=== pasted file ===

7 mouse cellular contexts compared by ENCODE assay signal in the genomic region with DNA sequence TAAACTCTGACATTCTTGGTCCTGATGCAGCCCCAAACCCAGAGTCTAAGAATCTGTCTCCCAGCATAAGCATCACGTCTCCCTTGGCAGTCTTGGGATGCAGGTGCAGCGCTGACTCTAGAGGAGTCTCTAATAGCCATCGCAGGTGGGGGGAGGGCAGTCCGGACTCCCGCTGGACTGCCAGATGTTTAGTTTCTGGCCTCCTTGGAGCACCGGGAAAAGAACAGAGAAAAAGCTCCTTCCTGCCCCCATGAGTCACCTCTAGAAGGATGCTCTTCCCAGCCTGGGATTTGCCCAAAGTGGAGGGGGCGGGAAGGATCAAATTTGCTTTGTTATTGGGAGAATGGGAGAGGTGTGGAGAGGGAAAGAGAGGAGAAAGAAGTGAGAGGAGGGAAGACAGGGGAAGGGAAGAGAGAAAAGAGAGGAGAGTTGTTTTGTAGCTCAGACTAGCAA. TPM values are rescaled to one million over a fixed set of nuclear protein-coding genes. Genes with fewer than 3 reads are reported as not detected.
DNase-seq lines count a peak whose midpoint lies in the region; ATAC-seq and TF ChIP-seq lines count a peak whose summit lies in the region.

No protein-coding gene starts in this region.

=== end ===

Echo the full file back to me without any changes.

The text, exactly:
7 mouse cellular contexts compared by ENCODE assay signal in the genomic region with DNA sequence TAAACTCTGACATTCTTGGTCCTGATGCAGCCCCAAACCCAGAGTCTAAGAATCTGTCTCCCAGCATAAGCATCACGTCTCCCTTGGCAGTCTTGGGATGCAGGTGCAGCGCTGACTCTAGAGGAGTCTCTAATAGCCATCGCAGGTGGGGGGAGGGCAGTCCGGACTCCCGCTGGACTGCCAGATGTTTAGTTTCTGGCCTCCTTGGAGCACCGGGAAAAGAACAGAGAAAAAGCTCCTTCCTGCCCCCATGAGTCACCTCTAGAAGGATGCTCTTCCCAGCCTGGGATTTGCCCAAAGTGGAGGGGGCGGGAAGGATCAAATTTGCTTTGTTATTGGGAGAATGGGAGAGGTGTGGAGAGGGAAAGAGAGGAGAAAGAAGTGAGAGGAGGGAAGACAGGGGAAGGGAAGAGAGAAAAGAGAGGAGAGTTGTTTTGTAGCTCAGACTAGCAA. TPM values are rescaled to one million over a fixed set of nuclear protein-coding genes. Genes with fewer than 3 reads are reported as not detected.
DNase-seq lines count a peak whose midpoint lies in the region; ATAC-seq and TF ChIP-seq lines count a peak whose summit lies in the region.

No protein-coding gene starts in this region.